I generally don’t divulge many details about what is happening in my school, and I have tried to keep a modicum of anonymity (although I know that the curious reader could probably put the pieces together). That’s for my protection as well as my students, none of whom deserve to be dragged into blog posts by name (or even gender, where I can avoid it). I know as a first-year teacher that I am in somewhat of a precarious spot, despite the fact that my position itself is not anywhere close to being on the chopping block and that I have pleased administrators enough that I think I’ll be around next year. (It also helps that I’m the third high school English teacher in as many years; the position needs some consistency.)
But I have to write about something that is happening at my school right now. It’s simply too much for me to keep in.
I’ve mentioned before that I work in an extremely small district, one that is a holdout on consolidation and which retains a very small town feel. (It technically covers two towns, one with a population of over 1000 and the other about 200-300.) I have liked the size of the district, the relative autonomy, and the close-knit group of educators that I work with in my building.
With the massive Illinois budget cuts to education – $1.3 billion statewide with Gov. Pat Quinn’s current budget proposal and no revenue increases – we have been hit hard. Paraprofessionals in particular are being RIFed* left and right, and we’re being expected to make do without them. In some cases, that is easier than others.
Our most recent school board meeting revealed these RIFs, which had to be made now by law. All of our aides are gone, in addition to two janitors and our full-time technology worker (among others).
Some of this we will have to live with, but everyone – students and teachers alike – have been floored by a couple of the cuts in particular. One of the janitors is incredibly hard-working and is (at least perceived as being) responsible for keeping our school as clean as it is. And our technology person is absolutely vital, given that we have invested a lot of time and resources (although not particularly money) in technology; additionally, our new RTI requirements next year are going to be met by web-based programs in reading, writing, and math. When things break – and that’s a when, not an if – we will not have a capable person who can take care of the problems quickly and efficiently. We will arguably lose money by cutting this employee.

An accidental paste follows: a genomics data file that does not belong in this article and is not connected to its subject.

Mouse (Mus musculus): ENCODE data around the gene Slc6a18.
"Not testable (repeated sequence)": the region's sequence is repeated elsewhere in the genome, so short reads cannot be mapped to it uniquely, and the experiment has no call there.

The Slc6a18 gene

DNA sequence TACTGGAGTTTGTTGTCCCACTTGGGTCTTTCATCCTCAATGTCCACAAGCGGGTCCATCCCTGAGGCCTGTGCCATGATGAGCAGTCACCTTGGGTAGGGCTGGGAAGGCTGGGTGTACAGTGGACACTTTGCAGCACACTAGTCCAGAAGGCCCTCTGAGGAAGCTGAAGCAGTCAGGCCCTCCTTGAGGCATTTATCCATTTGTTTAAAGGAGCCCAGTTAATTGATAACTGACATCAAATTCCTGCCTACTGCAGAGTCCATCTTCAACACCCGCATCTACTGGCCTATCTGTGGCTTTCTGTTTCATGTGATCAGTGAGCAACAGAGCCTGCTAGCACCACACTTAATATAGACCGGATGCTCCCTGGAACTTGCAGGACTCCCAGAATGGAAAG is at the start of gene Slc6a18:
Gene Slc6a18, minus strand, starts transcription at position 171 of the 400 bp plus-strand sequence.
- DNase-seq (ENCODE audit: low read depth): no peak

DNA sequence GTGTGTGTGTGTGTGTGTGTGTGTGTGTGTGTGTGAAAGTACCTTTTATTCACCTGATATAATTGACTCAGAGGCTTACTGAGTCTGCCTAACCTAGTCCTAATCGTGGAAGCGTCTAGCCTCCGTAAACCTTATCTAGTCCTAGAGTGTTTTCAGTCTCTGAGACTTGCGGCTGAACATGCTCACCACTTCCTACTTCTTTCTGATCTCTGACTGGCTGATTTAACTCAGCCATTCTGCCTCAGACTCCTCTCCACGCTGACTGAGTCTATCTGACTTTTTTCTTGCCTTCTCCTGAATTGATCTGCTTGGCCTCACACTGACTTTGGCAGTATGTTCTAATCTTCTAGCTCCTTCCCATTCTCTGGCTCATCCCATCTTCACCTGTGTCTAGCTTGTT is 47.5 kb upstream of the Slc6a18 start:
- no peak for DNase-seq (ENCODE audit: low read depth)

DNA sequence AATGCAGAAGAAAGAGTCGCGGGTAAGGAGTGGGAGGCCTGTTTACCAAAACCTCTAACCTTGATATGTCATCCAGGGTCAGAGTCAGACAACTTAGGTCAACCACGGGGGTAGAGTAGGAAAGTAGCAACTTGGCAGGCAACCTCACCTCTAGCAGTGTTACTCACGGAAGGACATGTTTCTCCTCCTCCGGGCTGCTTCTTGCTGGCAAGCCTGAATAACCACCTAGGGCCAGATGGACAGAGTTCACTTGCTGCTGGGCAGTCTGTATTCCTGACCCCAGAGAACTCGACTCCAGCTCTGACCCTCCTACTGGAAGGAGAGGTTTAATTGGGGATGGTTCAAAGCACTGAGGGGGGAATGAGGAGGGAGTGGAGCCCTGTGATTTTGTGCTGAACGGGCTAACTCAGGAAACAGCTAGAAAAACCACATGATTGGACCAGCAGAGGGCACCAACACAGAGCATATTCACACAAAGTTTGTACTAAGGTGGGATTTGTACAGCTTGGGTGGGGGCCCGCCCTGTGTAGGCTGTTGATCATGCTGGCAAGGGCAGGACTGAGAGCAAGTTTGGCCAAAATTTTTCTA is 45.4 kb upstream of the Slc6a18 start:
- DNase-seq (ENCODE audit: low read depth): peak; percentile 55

We as teachers can do relatively little: we have to continue working here, after all (hopefully). But the students decided that they wanted to take a risk. And so they did – by organizing a sit-in.
Right now, all of the 9-12 students are in the hallway, sitting quietly (almost eerily so) in front of their lockers. The principal came out and addressed the students twice but is not urging them back to class; she is, after all, as upset as the rest of us, and the burden falls on her as much as – if not more than – it does on us. She urged the students to write to the school board about their reasons for the protest, and later she advised them to ramp it up and send the message to state legislators about the need for increased funding to education. They have, in turn, stepped up and met the call. (Needless to say, my editing skills have been in high demand.)
The students have been demonstrating for two class periods and plan to continue the sit-in at least through lunch time, longer if necessary.
Both our local paper and a larger paper from a neighboring town have come to take pictures and interview students. Soon, the news station from the largest major city is coming to interview a pivotal student live (who is, I might add, sort of freaking out), and a major newspaper from the same city is interested as well. I don’t think anyone expected this to be this big, but it is spreading quickly. The word is out.
All I can say is that I am so proud right now. I am proud of my colleagues, who have shown their support for the students’ cause and have tried to help in any way possible. I am proud of my principal, who chose to make this protest into a learning opportunity instead of shutting it down to show her authority over them. Most importantly, I am proud of these students, who have rallied around their school district and actually shown, when it seems so far from obvious to most of us, that they do actually care about their schools.
We talk about high-stakes testing a lot in education, but here is what I would consider an example of high-stakes learning: in a moment of utter crisis, students are taking the initiative to voice their opinions about how important this is to them. And they are, miraculously, being heard because they used their strength of their numbers and of their convictions.
That’s all I’ll say in recognition of my own vulnerability (and to stifle my own tongue fingers, which could go much further than what I’ve already said). Regardless of the outcome, though, one thing is certain: this is a day I will remember for the rest of my educational career.
*RIF, for those out of the loop, stands for reduction in force – essentially, a firing, but with the possibility of being called back if there is money to keep paying you.